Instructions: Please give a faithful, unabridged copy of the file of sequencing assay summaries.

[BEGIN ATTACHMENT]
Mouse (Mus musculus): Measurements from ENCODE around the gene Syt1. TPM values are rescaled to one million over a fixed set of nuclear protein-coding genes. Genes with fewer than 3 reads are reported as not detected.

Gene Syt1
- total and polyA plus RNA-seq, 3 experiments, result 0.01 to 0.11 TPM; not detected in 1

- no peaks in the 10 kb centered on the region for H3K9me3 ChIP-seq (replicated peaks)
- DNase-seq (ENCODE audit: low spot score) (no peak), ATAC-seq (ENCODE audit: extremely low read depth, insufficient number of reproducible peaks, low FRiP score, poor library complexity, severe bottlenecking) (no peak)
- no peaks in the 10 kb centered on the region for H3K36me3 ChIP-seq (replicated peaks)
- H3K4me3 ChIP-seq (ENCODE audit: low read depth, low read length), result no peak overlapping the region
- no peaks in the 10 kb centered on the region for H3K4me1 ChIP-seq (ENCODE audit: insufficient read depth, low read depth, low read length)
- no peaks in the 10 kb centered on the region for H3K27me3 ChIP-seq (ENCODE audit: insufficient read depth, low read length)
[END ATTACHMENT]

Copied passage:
Mouse (Mus musculus): Measurements from ENCODE around the gene Syt1. TPM values are rescaled to one million over a fixed set of nuclear protein-coding genes. Genes with fewer than 3 reads are reported as not detected.

Gene Syt1
- total and polyA plus RNA-seq, 3 experiments, result 0.01 to 0.11 TPM; not detected in 1

- no peaks in the 10 kb centered on the region for H3K9me3 ChIP-seq (replicated peaks)
- DNase-seq (ENCODE audit: low spot score) (no peak), ATAC-seq (ENCODE audit: extremely low read depth, insufficient number of reproducible peaks, low FRiP score, poor library complexity, severe bottlenecking) (no peak)
- no peaks in the 10 kb centered on the region for H3K36me3 ChIP-seq (replicated peaks)
- H3K4me3 ChIP-seq (ENCODE audit: low read depth, low read length), result no peak overlapping the region
- no peaks in the 10 kb centered on the region for H3K4me1 ChIP-seq (ENCODE audit: insufficient read depth, low read depth, low read length)
- no peaks in the 10 kb centered on the region for H3K27me3 ChIP-seq (ENCODE audit: insufficient read depth, low read length)